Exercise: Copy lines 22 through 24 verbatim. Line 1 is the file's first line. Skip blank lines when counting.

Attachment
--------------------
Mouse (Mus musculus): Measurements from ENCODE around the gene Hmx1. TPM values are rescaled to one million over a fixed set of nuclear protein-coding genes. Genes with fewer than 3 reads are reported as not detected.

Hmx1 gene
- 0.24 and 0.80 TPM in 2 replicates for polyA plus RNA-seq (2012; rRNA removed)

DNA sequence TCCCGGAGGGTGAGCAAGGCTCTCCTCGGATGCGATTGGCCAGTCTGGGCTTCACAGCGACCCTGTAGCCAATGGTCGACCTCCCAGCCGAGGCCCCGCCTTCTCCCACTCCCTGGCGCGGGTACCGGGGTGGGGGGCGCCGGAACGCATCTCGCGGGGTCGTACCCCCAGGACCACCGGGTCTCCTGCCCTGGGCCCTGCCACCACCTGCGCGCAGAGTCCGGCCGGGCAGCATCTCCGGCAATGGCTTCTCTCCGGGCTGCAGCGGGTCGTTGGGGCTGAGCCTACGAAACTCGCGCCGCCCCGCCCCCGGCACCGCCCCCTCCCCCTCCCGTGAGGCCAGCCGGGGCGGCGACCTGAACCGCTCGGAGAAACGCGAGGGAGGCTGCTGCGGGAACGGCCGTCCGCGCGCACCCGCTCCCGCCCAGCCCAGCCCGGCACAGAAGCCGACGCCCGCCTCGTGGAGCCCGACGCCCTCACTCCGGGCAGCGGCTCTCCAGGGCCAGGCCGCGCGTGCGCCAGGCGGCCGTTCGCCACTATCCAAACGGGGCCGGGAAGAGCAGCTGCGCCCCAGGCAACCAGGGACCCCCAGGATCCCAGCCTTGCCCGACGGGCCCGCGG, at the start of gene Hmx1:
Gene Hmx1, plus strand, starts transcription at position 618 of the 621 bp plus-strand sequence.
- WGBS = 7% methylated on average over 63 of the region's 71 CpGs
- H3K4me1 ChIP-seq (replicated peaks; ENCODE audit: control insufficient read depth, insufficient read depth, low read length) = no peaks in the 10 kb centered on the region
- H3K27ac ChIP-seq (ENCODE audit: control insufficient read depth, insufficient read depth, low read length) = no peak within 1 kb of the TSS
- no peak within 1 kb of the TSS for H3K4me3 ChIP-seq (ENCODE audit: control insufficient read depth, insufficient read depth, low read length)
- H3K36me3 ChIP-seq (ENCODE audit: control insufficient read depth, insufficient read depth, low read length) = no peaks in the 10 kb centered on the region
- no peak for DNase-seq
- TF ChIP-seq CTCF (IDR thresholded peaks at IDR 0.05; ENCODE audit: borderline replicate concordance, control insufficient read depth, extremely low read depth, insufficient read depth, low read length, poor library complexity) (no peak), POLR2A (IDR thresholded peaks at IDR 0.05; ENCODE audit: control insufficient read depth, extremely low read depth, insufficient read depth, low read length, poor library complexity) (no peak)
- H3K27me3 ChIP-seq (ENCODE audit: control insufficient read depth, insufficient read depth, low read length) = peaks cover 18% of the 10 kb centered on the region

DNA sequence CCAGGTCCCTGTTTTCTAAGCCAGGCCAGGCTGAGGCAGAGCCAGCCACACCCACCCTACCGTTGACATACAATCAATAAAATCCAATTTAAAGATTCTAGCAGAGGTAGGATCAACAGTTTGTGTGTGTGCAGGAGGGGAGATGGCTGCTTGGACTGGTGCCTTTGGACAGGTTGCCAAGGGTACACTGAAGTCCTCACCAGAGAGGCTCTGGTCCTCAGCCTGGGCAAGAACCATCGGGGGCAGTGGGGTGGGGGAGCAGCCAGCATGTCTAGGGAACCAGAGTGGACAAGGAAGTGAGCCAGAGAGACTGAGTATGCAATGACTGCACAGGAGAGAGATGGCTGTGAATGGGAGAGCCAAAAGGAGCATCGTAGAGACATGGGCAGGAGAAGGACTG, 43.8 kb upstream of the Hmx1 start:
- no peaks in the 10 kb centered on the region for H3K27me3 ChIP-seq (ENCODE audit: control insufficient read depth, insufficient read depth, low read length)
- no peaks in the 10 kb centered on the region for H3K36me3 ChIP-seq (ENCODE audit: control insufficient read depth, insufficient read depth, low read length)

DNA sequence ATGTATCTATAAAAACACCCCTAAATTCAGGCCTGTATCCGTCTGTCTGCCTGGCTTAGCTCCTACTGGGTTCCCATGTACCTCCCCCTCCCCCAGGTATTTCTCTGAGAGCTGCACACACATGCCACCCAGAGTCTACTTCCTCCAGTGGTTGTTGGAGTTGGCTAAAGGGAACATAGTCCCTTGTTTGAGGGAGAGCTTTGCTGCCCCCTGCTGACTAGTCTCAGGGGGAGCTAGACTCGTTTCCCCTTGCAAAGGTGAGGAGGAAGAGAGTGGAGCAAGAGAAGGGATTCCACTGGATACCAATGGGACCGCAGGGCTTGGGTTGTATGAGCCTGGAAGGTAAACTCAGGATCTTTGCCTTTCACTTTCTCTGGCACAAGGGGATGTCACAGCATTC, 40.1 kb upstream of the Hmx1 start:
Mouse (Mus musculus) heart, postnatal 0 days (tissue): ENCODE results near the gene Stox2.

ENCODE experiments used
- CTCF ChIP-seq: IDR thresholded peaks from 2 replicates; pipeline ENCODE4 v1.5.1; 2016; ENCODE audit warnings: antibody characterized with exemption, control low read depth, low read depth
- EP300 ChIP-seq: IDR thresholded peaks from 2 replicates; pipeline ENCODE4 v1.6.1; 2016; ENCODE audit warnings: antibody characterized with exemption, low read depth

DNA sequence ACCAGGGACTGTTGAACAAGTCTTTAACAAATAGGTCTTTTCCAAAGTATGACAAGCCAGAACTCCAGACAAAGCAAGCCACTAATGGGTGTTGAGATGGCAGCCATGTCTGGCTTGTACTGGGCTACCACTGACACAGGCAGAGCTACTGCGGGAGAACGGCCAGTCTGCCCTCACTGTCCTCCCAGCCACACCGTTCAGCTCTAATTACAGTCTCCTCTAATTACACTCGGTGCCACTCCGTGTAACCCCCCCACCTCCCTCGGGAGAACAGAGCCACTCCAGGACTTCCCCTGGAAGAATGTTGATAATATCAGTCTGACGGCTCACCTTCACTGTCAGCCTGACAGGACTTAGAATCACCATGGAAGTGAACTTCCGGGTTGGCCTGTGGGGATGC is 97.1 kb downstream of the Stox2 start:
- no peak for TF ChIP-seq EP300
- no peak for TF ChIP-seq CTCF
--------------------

DNA sequence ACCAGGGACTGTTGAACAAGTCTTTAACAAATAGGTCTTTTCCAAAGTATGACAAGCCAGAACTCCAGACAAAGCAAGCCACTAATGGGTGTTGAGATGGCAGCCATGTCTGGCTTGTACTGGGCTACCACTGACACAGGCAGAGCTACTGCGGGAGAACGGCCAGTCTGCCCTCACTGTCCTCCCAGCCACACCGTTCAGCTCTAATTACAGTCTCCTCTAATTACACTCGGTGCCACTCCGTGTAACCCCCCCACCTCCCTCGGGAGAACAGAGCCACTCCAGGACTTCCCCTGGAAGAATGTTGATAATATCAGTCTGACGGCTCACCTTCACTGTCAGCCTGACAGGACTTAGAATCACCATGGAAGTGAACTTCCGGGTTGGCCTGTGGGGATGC is 97.1 kb downstream of the Stox2 start:
- no peak for TF ChIP-seq EP300
- no peak for TF ChIP-seq CTCF